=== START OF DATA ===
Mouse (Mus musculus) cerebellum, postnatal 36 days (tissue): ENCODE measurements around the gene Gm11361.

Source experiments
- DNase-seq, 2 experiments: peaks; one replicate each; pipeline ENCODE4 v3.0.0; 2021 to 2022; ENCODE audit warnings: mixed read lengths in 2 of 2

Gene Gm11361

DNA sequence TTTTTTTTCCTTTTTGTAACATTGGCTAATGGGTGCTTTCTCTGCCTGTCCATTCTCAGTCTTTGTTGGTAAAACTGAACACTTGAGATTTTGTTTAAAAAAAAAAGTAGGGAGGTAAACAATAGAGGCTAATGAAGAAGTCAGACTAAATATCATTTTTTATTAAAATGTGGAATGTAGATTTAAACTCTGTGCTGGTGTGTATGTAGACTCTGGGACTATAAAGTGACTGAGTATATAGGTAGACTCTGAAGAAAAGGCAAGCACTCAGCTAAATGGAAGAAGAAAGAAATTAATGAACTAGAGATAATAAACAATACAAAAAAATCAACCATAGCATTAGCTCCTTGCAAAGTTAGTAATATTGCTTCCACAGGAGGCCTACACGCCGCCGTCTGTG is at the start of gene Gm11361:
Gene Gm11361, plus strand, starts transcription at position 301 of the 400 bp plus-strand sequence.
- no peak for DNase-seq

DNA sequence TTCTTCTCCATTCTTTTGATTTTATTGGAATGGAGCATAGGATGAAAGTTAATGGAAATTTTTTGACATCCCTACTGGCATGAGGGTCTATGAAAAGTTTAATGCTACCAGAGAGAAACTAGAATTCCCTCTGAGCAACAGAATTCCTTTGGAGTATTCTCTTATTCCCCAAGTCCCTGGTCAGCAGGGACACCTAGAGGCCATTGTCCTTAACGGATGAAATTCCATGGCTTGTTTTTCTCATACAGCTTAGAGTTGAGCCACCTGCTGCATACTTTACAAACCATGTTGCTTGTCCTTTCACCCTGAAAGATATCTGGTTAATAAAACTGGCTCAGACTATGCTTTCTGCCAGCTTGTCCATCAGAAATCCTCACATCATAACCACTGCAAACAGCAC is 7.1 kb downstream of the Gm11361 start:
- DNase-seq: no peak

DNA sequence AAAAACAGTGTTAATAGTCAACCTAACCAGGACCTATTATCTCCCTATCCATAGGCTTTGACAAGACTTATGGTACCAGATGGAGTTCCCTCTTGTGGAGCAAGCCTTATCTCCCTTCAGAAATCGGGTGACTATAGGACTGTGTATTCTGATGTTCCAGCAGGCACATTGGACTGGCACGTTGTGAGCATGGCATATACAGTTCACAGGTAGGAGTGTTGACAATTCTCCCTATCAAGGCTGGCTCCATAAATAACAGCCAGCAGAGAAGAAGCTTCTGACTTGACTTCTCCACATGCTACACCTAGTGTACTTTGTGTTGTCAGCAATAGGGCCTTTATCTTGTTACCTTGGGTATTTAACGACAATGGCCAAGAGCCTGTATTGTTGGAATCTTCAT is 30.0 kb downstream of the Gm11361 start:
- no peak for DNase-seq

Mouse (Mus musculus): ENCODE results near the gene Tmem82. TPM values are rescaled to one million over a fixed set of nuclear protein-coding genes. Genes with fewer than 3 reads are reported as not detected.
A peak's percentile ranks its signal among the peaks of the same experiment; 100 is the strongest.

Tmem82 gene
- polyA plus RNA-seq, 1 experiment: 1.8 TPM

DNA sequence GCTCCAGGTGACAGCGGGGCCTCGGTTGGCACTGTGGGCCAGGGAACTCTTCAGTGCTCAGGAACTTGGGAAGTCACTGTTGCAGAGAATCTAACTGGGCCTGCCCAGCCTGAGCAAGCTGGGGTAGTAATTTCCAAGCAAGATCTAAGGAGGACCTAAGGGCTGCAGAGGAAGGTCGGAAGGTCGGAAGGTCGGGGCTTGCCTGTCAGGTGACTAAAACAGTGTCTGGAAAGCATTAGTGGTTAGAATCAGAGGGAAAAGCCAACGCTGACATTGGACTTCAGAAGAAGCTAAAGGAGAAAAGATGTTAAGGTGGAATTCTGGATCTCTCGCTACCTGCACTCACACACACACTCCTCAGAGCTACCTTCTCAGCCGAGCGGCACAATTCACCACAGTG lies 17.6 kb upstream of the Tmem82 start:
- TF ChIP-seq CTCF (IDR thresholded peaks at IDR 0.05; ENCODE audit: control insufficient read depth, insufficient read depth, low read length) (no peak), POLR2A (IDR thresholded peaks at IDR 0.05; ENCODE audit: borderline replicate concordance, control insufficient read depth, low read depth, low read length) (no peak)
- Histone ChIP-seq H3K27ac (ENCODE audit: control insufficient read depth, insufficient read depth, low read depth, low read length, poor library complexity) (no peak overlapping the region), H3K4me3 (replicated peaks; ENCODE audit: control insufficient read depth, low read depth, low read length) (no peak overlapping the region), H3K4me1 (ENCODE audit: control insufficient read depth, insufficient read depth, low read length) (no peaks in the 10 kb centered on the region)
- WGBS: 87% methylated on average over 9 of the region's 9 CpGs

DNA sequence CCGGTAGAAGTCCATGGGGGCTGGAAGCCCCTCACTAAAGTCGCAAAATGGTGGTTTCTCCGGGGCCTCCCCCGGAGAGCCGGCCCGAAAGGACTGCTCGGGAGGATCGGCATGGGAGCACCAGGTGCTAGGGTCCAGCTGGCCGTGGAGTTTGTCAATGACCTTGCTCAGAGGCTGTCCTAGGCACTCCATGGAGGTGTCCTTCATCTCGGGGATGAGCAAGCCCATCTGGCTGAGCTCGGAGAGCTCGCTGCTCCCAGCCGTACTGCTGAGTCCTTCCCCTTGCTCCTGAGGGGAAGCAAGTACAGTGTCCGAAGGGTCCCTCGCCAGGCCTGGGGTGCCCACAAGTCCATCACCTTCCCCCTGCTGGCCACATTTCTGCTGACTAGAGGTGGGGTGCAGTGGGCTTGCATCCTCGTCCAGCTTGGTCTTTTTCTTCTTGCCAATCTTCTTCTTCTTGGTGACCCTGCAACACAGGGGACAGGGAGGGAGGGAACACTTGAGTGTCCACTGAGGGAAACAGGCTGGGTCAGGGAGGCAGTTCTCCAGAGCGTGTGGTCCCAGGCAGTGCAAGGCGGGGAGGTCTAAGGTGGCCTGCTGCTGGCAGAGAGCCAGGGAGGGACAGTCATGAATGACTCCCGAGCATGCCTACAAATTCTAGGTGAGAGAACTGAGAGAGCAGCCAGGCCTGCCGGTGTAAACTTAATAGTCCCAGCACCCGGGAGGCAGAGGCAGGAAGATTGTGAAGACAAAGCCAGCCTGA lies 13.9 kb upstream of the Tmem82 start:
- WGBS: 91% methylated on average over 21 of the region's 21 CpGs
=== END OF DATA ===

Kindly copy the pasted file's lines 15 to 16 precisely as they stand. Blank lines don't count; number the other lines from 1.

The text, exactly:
- polyA plus RNA-seq, 1 experiment: 1.8 TPM

DNA sequence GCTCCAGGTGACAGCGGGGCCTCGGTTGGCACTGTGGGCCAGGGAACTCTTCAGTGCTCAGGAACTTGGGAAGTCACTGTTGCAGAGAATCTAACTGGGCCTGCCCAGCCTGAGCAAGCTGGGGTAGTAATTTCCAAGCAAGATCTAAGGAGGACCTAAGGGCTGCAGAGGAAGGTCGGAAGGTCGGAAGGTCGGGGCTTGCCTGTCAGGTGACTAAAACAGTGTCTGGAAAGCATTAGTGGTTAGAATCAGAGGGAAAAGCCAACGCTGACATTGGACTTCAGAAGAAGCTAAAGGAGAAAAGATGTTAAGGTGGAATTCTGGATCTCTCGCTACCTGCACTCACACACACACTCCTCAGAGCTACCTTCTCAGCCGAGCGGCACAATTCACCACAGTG lies 17.6 kb upstream of the Tmem82 start: